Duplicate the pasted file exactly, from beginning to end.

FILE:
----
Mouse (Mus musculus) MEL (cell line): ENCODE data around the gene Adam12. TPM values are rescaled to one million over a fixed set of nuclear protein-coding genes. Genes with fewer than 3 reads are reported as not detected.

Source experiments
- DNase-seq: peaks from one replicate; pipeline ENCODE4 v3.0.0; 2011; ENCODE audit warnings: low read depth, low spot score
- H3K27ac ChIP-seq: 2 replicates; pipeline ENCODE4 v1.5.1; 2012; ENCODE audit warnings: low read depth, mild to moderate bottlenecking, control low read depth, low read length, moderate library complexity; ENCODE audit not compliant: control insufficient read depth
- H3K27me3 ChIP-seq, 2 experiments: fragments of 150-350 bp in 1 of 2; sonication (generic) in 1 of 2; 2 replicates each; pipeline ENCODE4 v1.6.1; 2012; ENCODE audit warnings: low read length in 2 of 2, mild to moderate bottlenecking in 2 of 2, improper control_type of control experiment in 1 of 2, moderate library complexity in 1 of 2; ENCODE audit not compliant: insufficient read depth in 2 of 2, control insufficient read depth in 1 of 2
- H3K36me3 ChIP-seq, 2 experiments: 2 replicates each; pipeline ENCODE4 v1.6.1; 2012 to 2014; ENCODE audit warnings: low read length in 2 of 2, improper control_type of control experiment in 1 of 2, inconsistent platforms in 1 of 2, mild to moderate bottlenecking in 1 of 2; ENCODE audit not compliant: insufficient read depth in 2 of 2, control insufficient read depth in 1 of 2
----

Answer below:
Mouse (Mus musculus) MEL (cell line): ENCODE data around the gene Adam12. TPM values are rescaled to one million over a fixed set of nuclear protein-coding genes. Genes with fewer than 3 reads are reported as not detected.

Source experiments
- DNase-seq: peaks from one replicate; pipeline ENCODE4 v3.0.0; 2011; ENCODE audit warnings: low read depth, low spot score
- H3K27ac ChIP-seq: 2 replicates; pipeline ENCODE4 v1.5.1; 2012; ENCODE audit warnings: low read depth, mild to moderate bottlenecking, control low read depth, low read length, moderate library complexity; ENCODE audit not compliant: control insufficient read depth
- H3K27me3 ChIP-seq, 2 experiments: fragments of 150-350 bp in 1 of 2; sonication (generic) in 1 of 2; 2 replicates each; pipeline ENCODE4 v1.6.1; 2012; ENCODE audit warnings: low read length in 2 of 2, mild to moderate bottlenecking in 2 of 2, improper control_type of control experiment in 1 of 2, moderate library complexity in 1 of 2; ENCODE audit not compliant: insufficient read depth in 2 of 2, control insufficient read depth in 1 of 2
- H3K36me3 ChIP-seq, 2 experiments: 2 replicates each; pipeline ENCODE4 v1.6.1; 2012 to 2014; ENCODE audit warnings: low read length in 2 of 2, improper control_type of control experiment in 1 of 2, inconsistent platforms in 1 of 2, mild to moderate bottlenecking in 1 of 2; ENCODE audit not compliant: insufficient read depth in 2 of 2, control insufficient read depth in 1 of 2